10A -The Michigan Daily - Monday, March 25, 2002
THE VAMPIRE MONOLOGUES
'Blade II' clings
to comedy and
gre of ornal
'Blade' banter over bloodletting
Goss, Snpes hype up new action/horrorflik
By Luke Smith
Daily Arts Editor
There are far worse things than
Blade running through the night.
It is under this guise and premise
that "Blade II" builds itself into a
warped conflict of kind-of evil ver-
sus very evil versus extremely evil,
all wound in an air-tight web of fast-
cut, quick-camera, Hong Kong-style
action sequences and one-liners,
making a film that doesn't take itself
too seriously or for any more than
what it is.
"Blade II" is a blood-gushing fra-
cas in a similar vein (get it?) as the
first film. Action comic-horror buffs
will flock to see this sequel to the
1998 Stephen Norrington-directed
flick. Besides the obvious questions
involving the elements of the sequel,
the real question is whether it will
generate enough of a cross-market
appeal so that more than comic-
book aficionados will buy tickets.
The film begins with Blade's
(Wesley Snipes) search for Whistler
(Kris Kristofferson reprising his role
from the first). Blade soon finds that
Whistler has been living as a Vam-
pire in captivity for a couple of
years. This is remedied all-too easily
by Blade, who concocts a serum and
reverses the previously-vampiric
state of the men-
to r / father / gear
It is here where
viewers meet the
new gear head in
Blade's life -
Lucky for Wesley, these white men can't Jump.
greasy, oily Scud
has erected quite a security system
at the Daywalker's compound and
comes across brash, young and
arrogant A casting error somehow
cheated the aging Corey Feldman
out of the perfect role for his gasp-
Unlike its predecessor, "Blade II"
moves through a variety of sub-
plots, all gearing toward a central
showdown with a new breed of vam-
pires, posed as a genetic mutation.
Nomack (Luke Goss) is the leader of
this new breed of flesh-eaters, called
Reapers. The Reapers and their rap-
idly expanding population feed on
the blood of Vampires, and the film
likens their bloodlust to that of crack
addicts. So, the Shadow Council
(yes, a council headed by a Vampire
Overlord) summons Blade and asks
for a truce between Blade and the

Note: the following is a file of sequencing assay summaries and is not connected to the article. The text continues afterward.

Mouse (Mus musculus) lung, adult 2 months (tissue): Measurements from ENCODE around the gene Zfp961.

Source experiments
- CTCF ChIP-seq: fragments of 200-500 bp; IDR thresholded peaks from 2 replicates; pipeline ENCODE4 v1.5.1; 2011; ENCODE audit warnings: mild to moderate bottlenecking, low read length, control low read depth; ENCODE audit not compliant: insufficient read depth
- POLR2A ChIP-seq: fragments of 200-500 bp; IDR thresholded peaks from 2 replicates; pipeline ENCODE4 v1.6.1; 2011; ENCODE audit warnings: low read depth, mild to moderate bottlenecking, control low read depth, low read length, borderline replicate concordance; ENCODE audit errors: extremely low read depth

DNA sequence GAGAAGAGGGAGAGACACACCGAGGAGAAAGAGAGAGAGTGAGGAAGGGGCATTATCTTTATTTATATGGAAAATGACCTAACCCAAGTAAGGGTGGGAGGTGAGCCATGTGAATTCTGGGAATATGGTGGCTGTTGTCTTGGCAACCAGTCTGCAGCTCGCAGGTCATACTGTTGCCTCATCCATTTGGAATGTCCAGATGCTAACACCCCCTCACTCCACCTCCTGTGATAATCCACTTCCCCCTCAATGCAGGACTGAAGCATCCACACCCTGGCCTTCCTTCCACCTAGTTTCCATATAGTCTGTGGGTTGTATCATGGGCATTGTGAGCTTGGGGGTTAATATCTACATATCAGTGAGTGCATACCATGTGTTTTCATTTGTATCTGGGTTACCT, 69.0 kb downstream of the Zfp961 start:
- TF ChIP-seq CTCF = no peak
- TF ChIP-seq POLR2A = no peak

general vampire population, so that
Blade and the Bloodpack can hunt
Nomack. The Bloodpack is a group
of elite vampire
soldiers (a blood-
ops) led by the
LADE II vampire overlord's
iowcase and (Leonor Varela).
uality 16 Blade and the
aside their mutual
hate in order to combat
Guillermo del Toro (most
notably "Mimic") directed
"Blade II," and the film vividly
recalls some of the dark visuals of
"'Mimic" while staying consistent
with the visuals of the first. If any-
thing, the visuals have been
improved with technology. Del Toro
frames each shot carefully, making it
appear as it could be frozen and
printed in a comic book. Del Toro's
use of shadow, light and color are
consistent with the comic book
motif, as the film looks like a
McFarlane drawn book.
While the plot is thick and convo-
luted, at times it doesn't seem to
exist. But, the film can get away "
with it because of its self-deprecat-
ing mockery of the action/horror
genre and its constant jokes directed
at itself. Wesley Snipes played more
of a straight-up badass in the first-
flick, reminding villains to bet on
black. In "Blade II," Snipes' jokes
get more frequent, and the jokes
play out even further in the film's
action sequences - one of which
features Snipes delivering a suplex.
Snipes also gets caught on the
receiving end of an elbow-drop off
the top pillar. It is the tongue-in-
cheek fighting scenes which serve
to suck some of the attention away
from the violence and gore, instead
placing the focus momentarily on
Blade and the Bloodpack's one-lin-
The holes in the plot aren't the
only thing porous in the film.
Leonor Varela's performance as
Nyssa is completely uninspiring and
at times downright awful. Voiceover
specialist Ron Perlman plays Blood-
packer Reinhardt (he did the vocals
for Clayface in the Batman animat-
ed series,) one of the Bloodpack,
sports the worst hair-cut of all-time
amd serves as an interesting adver-
sarial foil to Snipes' Blade.
Wit the appropriately sporadic
plot, "Blade II" makes no preten-
tious claims about being anything
other than a camp-filled
action/horror flick. It is both the
humility of "Blade II" and its con-
stant ribbing of itself that makes
"Blade II" a successful continua-
tion on the comic book stylings of
the original flick.
By Lyle Henretty
Daily Arts Editor
"My personality is very eclectic, very international,
very very open," Wesley Snipes intones in his quick,
deep drawl as he contemplates his role as a black role-
model in Hollywood. "I've studied not only different
martial arts styles from all over the world, but acting
styles from all over the world .... I think my work kind
of reflects that, and I think I gravitate towards that. I
want [black actors] to be respected on the world stage
for being quality craftsman."
The actor, along with his "Blade II" co-star Luke